Source AP ©

Samsung stops selling consumer electronics in Japan

Poor profitability has made Samsung Electronics Co. stop selling flat panel televisions and other consumer products in Japan, the company announced Friday.

Samsung has emerged in the past decade and a half as a global giant in consumer electronics, taking on and even beating Japanese rivals in places such as the United States and Europe.

But penetrating the competitive Japanese consumer market, home to rivals such as Matsushita Electric Industrial Co., Sony Corp. and Sharp Corp., appears to have been a considerable challenge.

"We judged direct sales to individual consumers are less profitable than business-to-business sales," Lee Eun-hee, a Samsung spokeswoman, said of the reasoning behind the decision.

Samsung sold LCD TVs, DVD players, MP3 music players and other items in Japan via the Internet, but stopped at the end of October, Lee said. It had ceased sales in retail outlets in August last year, she said.

Samsung will sell flat screen computer monitors directly to businesses and will continue to sell components such as memory chips and liquid crystal displays, she said. The company will also keep supplying mobile phone handsets to Japanese telecommunications company Softbank Corp., she said.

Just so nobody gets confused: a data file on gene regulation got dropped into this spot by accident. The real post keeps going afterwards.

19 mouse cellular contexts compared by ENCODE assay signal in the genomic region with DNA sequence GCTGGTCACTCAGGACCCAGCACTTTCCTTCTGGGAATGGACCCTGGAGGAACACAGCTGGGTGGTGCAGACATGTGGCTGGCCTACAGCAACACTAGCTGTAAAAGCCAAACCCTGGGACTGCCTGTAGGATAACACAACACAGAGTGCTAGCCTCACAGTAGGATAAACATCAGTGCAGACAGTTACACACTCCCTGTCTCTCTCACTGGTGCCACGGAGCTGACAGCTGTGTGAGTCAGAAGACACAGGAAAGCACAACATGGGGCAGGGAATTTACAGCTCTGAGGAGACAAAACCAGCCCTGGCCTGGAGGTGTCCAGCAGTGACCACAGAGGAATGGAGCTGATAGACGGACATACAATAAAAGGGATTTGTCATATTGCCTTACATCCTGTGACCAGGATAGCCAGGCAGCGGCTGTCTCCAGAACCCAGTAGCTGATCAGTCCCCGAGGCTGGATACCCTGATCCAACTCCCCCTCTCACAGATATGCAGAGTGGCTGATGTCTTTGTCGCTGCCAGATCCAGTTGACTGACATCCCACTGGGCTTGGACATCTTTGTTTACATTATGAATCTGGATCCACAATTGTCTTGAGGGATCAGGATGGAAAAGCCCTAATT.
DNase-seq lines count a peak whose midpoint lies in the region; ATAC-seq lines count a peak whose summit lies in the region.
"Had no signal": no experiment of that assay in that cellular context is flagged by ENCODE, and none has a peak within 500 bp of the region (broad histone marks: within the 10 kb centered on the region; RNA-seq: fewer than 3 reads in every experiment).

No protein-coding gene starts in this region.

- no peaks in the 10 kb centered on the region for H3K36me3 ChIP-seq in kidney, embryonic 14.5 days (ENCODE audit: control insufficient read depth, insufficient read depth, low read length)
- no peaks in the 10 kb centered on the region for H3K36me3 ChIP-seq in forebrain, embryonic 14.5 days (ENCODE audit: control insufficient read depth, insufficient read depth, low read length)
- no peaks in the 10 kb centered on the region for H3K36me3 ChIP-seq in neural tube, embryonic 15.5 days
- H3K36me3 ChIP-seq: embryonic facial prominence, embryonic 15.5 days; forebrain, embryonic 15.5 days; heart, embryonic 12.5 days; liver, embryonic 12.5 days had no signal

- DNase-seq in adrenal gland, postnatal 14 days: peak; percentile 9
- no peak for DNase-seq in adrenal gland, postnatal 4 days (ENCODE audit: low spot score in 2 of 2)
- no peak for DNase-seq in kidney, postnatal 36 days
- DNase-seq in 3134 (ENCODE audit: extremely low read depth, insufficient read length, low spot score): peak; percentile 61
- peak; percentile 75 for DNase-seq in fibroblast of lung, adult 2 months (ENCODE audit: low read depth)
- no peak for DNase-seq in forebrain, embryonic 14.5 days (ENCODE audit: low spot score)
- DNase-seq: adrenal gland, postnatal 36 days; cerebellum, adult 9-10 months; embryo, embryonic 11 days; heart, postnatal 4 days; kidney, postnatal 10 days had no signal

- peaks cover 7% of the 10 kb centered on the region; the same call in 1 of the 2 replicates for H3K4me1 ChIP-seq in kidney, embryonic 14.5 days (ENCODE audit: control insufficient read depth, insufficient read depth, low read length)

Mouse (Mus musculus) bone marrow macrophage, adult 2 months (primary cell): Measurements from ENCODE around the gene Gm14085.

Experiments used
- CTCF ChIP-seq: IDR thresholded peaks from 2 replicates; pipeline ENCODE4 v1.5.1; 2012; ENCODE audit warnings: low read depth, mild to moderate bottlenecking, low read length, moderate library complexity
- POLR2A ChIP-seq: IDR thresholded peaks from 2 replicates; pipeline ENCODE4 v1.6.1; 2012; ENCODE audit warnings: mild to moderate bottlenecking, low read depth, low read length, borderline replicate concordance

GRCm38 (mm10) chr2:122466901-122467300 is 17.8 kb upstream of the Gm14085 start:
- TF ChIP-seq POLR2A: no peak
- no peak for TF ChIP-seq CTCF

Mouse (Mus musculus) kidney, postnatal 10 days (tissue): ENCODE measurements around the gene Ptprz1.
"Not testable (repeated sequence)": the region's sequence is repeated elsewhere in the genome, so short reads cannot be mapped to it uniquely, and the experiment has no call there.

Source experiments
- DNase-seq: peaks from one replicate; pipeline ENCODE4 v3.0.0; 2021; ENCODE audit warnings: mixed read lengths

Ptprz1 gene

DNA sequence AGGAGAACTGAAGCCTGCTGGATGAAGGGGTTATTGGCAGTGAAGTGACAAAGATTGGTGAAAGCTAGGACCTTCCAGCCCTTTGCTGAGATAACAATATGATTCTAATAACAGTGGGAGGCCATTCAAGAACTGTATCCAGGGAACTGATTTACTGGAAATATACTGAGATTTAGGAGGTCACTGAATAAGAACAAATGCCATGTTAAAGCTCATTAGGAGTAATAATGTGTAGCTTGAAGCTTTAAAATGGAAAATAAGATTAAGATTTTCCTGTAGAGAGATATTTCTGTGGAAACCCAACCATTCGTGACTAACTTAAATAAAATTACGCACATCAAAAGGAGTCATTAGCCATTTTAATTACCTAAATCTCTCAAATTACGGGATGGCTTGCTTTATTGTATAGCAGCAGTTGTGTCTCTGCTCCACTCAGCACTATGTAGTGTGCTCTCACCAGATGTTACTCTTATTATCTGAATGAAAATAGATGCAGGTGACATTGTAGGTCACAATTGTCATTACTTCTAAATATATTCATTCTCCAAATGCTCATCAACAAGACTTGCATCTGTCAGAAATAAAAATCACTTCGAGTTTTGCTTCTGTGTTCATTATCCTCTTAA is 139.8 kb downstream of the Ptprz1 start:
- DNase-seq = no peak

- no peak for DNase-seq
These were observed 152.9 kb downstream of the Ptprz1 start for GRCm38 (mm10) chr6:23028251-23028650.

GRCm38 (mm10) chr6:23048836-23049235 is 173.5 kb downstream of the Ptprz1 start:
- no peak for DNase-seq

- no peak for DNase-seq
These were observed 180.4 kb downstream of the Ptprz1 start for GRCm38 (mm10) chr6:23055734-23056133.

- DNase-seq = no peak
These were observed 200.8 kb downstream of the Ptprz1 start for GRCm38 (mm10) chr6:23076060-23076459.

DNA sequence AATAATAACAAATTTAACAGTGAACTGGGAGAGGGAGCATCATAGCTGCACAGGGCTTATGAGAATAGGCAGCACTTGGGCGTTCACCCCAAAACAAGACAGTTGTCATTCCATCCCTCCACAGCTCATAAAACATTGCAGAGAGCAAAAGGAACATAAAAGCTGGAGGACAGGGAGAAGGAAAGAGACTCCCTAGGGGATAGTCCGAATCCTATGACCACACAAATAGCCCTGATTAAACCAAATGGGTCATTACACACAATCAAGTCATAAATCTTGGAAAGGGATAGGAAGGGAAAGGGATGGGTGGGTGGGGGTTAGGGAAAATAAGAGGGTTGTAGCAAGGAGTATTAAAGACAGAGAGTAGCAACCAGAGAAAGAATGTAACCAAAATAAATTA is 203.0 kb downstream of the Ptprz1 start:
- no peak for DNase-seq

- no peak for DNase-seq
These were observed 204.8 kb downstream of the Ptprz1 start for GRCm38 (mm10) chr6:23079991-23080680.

Last year, Samsung's sales of consumer electronics in Japan via the Internet and retail outlets came to less than 1 percent of the company's total sales in the country of 1 trillion yen (US$9 billion; EUR6.1 billion), said Samsung spokesman James Chung.

Since 2004, Samsung has produced LCD panels at a joint venture with Sony to meet strong demand for flat screen TVs, which has soared in recent years as consumers have switched to the sleeker versions.

Analysts, who emphasized that the move would have no impact on Samsung's bottom line, said the dominance of Japanese manufacturers on their home turf meant the company faced serious marketing and brand challenges despite the quality of its products.

"I think for flat panel TVs profitability will be better in other regions than Japan," said James Song, an analyst at Daewoo Securities Co. in Seoul.

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